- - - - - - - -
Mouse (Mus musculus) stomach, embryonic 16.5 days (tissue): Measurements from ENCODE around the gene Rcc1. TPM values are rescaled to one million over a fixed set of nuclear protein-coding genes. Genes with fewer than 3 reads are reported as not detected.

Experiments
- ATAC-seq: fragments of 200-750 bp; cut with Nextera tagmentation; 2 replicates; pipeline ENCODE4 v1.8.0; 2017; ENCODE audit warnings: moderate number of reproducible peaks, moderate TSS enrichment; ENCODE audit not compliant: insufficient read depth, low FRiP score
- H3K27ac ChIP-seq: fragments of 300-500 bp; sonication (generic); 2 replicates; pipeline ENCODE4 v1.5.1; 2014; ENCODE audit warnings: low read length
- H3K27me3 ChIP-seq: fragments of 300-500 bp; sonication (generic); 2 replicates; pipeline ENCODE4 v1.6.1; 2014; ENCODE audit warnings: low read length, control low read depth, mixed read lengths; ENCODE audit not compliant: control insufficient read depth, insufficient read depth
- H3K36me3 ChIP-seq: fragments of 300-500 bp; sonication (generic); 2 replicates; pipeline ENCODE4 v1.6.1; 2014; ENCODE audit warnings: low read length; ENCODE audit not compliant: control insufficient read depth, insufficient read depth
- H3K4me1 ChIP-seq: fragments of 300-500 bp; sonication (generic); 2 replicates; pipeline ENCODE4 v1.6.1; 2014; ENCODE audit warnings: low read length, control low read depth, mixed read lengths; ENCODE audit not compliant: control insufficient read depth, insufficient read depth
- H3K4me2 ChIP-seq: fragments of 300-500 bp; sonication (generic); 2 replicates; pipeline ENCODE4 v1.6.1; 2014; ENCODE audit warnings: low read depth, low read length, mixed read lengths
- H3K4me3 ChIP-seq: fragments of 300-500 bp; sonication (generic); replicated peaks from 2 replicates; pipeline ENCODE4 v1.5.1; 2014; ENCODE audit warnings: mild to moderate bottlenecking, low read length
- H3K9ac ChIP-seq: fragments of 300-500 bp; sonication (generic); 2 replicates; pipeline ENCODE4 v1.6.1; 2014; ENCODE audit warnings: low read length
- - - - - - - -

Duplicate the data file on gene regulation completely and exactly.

Mouse (Mus musculus) stomach, embryonic 16.5 days (tissue): Measurements from ENCODE around the gene Rcc1. TPM values are rescaled to one million over a fixed set of nuclear protein-coding genes. Genes with fewer than 3 reads are reported as not detected.

Experiments
- ATAC-seq: fragments of 200-750 bp; cut with Nextera tagmentation; 2 replicates; pipeline ENCODE4 v1.8.0; 2017; ENCODE audit warnings: moderate number of reproducible peaks, moderate TSS enrichment; ENCODE audit not compliant: insufficient read depth, low FRiP score
- H3K27ac ChIP-seq: fragments of 300-500 bp; sonication (generic); 2 replicates; pipeline ENCODE4 v1.5.1; 2014; ENCODE audit warnings: low read length
- H3K27me3 ChIP-seq: fragments of 300-500 bp; sonication (generic); 2 replicates; pipeline ENCODE4 v1.6.1; 2014; ENCODE audit warnings: low read length, control low read depth, mixed read lengths; ENCODE audit not compliant: control insufficient read depth, insufficient read depth
- H3K36me3 ChIP-seq: fragments of 300-500 bp; sonication (generic); 2 replicates; pipeline ENCODE4 v1.6.1; 2014; ENCODE audit warnings: low read length; ENCODE audit not compliant: control insufficient read depth, insufficient read depth
- H3K4me1 ChIP-seq: fragments of 300-500 bp; sonication (generic); 2 replicates; pipeline ENCODE4 v1.6.1; 2014; ENCODE audit warnings: low read length, control low read depth, mixed read lengths; ENCODE audit not compliant: control insufficient read depth, insufficient read depth
- H3K4me2 ChIP-seq: fragments of 300-500 bp; sonication (generic); 2 replicates; pipeline ENCODE4 v1.6.1; 2014; ENCODE audit warnings: low read depth, low read length, mixed read lengths
- H3K4me3 ChIP-seq: fragments of 300-500 bp; sonication (generic); replicated peaks from 2 replicates; pipeline ENCODE4 v1.5.1; 2014; ENCODE audit warnings: mild to moderate bottlenecking, low read length
- H3K9ac ChIP-seq: fragments of 300-500 bp; sonication (generic); 2 replicates; pipeline ENCODE4 v1.6.1; 2014; ENCODE audit warnings: low read length